4.1.2 The mysqld-max Extended MySQL Server - MySQL
If you need to administer MySQL, this article gets you off to a good start. The first of a multi-part series, it is excerpted from chapter four of the book MySQL Administrator's Guide, written by Paul Dubois (Sams; ISBN: 0672326345).
A MySQL-Max server is a version of the mysqld MySQL server that has been built to include additional features.
The distribution to use depends on your platform:
For Windows, MySQL binary distributions include both the standard server (mysqld.exe) and the MySQL-Max server (mysqld-max.exe), so you need not get a special distribution. Just use a regular Windows distribution, available at http://dev.mysql.com/downloads/mysql-4.0.html. See Section 2.2.1, "Installing MySQL on Windows."
For Linux, if you install MySQL using RPM distributions, use the regular MySQL-server RPM first to install a standard server named mysqld. Then use the MySQL-Max RPM to install a server named mysqld-max. The MySQL-Max RPM presupposes that you have already installed the regular server RPM. See Section 2.2.2, "Installing MySQL on Linux," for more information on the Linux RPM packages.
All other MySQL-Max distributions contain a single server that is named mysqld but that has the additional features included.
MySQL AB builds the MySQL-Max servers by using the following configure options:
This option adds a -max suffix to the mysqld version string.
This option enables support for the InnoDB storage engine. MySQL-Max servers always include InnoDB support, but this option actually is needed only for MySQL 3.23. From MySQL 4 on, InnoDB is included by default in binary distributions, so you do not need a MySQL-Max server to obtain InnoDB support.
This option enables support for the Berkeley DB (BDB) storage engine.
This define enables symbolic link support for Windows.
MySQL-Max binary distributions are a convenience for those who wish to install precompiled programs. If you build MySQL using a source distribution, you can build your own Max-like server by enabling the same features at configuration time that the MySQL-Max binary distributions are built with.
MySQL-Max servers include the BerkeleyDB (BDB) storage engine whenever possible, but not all platforms support BDB. The following table shows which platforms allow MySQL-Max binaries to include BDB:
Mac OS X
To find out which storage engines your server supports, issue the following statement:
mysql> SHOW ENGINES;
Before MySQL 4.1.2, SHOW ENGINES is unavailable. Use the following statement instead and check the value of the variable for the storage engine in which you are interested:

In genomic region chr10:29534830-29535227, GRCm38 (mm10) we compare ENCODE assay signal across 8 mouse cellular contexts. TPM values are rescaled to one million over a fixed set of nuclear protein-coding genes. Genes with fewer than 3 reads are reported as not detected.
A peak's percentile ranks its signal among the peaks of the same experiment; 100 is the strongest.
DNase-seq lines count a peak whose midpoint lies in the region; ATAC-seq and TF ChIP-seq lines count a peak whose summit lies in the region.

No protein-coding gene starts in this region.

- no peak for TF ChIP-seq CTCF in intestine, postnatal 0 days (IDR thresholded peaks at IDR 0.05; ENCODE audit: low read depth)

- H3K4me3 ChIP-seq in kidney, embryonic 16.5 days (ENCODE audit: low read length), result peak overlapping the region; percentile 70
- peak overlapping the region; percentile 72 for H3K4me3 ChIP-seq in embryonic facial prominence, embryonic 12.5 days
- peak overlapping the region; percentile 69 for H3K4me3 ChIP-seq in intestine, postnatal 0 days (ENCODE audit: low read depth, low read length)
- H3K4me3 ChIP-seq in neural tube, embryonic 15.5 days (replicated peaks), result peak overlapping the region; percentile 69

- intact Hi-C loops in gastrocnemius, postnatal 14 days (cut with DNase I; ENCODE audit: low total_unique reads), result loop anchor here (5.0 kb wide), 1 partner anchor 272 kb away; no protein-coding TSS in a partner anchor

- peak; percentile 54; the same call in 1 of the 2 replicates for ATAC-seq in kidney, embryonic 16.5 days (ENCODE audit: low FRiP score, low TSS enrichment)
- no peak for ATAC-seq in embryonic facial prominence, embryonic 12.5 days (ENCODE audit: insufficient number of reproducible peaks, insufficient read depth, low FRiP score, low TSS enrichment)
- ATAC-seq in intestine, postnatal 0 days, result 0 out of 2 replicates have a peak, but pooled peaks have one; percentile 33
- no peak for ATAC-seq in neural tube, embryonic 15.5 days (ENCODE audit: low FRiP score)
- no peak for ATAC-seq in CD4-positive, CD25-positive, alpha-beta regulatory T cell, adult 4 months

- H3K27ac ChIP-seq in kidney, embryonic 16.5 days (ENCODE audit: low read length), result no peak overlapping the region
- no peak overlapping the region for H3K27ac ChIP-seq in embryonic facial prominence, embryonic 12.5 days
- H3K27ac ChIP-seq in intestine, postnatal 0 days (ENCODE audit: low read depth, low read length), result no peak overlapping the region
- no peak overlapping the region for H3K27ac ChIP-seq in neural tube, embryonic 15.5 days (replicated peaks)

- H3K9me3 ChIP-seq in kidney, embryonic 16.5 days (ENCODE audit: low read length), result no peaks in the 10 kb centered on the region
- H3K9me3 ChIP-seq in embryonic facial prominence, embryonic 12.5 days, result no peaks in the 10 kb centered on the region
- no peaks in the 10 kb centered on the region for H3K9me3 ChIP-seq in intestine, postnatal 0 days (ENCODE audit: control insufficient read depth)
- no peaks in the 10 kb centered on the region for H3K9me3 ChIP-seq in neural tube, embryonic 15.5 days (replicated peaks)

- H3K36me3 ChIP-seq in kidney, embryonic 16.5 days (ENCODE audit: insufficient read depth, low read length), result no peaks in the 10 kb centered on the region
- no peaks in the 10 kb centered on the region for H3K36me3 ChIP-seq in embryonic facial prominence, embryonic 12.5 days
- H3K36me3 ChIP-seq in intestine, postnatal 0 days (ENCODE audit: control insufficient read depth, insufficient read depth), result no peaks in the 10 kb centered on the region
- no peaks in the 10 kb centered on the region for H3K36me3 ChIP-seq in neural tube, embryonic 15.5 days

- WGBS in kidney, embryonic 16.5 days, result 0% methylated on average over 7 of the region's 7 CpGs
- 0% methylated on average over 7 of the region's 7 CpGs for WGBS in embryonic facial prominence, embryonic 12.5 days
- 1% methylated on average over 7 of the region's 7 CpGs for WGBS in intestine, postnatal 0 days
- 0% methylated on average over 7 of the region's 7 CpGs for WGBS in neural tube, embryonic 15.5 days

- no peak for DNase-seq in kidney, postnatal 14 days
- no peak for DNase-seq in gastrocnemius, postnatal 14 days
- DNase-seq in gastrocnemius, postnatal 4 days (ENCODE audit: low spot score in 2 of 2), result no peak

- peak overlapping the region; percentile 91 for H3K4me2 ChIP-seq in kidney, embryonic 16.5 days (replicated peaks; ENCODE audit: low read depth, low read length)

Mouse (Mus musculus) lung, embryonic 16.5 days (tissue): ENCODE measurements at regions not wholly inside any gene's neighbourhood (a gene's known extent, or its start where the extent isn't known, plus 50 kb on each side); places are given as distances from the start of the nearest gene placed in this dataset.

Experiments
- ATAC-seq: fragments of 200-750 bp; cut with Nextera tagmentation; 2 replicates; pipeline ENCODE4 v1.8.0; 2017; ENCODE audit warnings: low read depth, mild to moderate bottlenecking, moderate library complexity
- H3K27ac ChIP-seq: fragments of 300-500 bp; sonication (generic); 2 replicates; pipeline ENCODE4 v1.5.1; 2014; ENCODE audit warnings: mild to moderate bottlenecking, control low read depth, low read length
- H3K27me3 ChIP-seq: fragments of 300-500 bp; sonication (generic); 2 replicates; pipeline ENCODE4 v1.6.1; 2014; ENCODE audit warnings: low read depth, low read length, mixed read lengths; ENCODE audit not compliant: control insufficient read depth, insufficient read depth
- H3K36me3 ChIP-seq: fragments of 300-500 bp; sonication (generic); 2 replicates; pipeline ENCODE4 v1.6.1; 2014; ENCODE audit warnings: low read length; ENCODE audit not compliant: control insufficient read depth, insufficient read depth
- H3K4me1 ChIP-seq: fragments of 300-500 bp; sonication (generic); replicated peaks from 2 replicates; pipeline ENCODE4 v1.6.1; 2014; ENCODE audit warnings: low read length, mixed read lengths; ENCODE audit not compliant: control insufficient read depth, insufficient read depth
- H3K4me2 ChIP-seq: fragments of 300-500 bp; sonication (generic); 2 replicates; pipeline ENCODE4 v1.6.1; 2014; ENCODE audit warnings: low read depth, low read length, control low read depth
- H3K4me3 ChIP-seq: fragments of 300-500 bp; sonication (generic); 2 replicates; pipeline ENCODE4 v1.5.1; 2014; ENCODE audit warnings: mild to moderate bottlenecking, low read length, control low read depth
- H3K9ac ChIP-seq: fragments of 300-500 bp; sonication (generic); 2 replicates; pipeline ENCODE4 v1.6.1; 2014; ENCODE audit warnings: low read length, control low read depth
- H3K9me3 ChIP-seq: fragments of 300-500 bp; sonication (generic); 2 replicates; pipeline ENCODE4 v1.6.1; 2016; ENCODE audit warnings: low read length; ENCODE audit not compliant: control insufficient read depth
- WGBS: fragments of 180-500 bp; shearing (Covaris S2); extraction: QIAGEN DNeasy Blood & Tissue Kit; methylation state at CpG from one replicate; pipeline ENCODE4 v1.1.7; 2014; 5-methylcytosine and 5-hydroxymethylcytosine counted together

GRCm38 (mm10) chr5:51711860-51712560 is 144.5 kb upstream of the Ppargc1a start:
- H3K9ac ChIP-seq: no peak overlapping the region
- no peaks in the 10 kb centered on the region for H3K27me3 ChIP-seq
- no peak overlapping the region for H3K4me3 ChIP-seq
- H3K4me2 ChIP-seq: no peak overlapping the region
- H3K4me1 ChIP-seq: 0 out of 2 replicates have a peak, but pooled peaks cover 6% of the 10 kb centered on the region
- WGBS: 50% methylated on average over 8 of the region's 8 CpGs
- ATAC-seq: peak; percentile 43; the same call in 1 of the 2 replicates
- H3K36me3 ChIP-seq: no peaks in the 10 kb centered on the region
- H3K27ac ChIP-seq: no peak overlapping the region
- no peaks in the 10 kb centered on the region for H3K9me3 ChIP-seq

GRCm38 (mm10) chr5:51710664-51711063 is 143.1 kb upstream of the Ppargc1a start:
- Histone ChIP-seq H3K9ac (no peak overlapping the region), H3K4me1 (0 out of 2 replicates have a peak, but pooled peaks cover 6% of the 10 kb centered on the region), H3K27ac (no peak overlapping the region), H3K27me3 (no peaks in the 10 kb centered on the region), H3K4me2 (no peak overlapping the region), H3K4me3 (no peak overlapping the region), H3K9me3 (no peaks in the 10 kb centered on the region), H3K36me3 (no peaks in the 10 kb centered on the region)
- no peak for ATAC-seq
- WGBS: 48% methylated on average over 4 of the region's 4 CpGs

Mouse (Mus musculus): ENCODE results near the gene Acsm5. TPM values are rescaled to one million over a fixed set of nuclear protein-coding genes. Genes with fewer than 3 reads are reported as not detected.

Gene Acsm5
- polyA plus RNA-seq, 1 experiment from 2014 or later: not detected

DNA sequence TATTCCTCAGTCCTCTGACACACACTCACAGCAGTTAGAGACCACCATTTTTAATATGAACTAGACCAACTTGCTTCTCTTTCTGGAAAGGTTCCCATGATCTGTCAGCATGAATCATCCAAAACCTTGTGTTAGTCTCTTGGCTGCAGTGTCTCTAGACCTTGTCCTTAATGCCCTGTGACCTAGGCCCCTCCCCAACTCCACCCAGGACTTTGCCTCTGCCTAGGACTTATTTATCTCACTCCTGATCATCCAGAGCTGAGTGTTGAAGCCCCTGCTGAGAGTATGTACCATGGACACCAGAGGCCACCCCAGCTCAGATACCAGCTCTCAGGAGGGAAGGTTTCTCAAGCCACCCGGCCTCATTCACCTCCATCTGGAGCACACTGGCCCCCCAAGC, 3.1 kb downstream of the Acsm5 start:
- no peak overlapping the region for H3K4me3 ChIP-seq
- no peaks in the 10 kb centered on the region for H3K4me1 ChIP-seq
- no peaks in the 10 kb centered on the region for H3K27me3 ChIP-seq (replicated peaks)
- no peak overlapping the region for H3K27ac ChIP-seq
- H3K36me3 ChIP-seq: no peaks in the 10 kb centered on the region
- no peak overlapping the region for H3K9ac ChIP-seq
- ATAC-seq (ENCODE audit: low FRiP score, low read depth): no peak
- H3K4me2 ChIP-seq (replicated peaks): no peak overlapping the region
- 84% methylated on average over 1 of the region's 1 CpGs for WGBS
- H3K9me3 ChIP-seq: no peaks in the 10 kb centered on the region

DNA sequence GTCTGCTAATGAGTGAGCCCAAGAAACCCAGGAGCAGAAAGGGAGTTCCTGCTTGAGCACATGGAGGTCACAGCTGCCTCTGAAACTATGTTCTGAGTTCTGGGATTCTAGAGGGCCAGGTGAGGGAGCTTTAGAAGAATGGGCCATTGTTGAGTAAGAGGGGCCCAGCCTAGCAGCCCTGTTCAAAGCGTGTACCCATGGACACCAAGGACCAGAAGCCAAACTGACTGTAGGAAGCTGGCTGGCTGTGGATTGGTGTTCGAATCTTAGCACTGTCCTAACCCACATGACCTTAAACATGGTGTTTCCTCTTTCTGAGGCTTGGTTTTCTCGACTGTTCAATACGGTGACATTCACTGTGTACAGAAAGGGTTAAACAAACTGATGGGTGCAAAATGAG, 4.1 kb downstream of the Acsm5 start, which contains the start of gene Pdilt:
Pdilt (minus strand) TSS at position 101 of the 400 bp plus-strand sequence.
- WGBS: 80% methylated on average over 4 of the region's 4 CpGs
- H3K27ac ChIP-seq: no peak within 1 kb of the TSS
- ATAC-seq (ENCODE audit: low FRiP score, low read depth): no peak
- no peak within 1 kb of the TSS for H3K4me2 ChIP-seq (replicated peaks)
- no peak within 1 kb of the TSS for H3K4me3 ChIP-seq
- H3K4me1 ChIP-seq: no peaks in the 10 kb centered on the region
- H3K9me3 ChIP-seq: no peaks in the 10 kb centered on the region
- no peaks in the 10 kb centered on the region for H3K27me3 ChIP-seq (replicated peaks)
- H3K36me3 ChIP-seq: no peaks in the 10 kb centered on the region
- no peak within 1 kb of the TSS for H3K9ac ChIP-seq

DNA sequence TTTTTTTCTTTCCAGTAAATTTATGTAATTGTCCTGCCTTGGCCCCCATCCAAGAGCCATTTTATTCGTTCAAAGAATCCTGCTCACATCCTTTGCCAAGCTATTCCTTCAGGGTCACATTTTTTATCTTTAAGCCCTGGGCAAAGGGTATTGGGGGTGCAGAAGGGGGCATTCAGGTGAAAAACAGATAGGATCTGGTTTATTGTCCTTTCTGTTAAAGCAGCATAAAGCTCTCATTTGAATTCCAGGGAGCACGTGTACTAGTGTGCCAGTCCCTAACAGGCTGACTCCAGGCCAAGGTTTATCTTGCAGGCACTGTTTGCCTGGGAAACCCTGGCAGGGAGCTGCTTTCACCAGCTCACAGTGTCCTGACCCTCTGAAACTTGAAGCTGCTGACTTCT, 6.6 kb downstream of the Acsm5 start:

mysql> SHOW VARIABLES LIKE 'have_%';
| Variable_name | Value |
| have_bdb | NO |
| have_crypt | YES |
| have_innodb | YES |
| have_isam | NO |
| have_raid | NO |
| have_symlink | DISABLED |
| have_openssl | NO |
| have_query_cache | YES |
The values in the second column indicate the server's level of support for each feature:
The feature is supported and is active.
The feature is not supported.
The feature is supported but has been disabled.
A value of NO means that the server was compiled without support for the feature, so it cannot be activated at runtime.
A value of DISABLED occurs either because the server was started with an option that disables the feature, or because not all options required to enable it were given. In the latter case, the host_name.err error log file should contain a reason indicating why the option is disabled.
One situation in which you might see DISABLED occurs with MySQL 3.23 when the InnoDB storage engine is compiled in. In MySQL 3.23, you must supply at least the innodb_data_file_path option at runtime to set up the InnoDB tablespace. Without this option, InnoDB disables itself. See Section 9.3, "InnoDB in MySQL 3.23." You can specify configuration options for the BDB storage engine, too, but BDB will not disable itself if you do not provide them. See Section 8.4.3, "BDB Startup Options."
You might also see DISABLED for the InnoDB, BDB, or ISAM storage engines if the server was compiled to support them, but was started with the --skip-innodb, --skip-bdb, or --skip-isam options at runtime.
As of Version 3.23, all MySQL servers support MyISAM tables, because MyISAM is the default storage engine.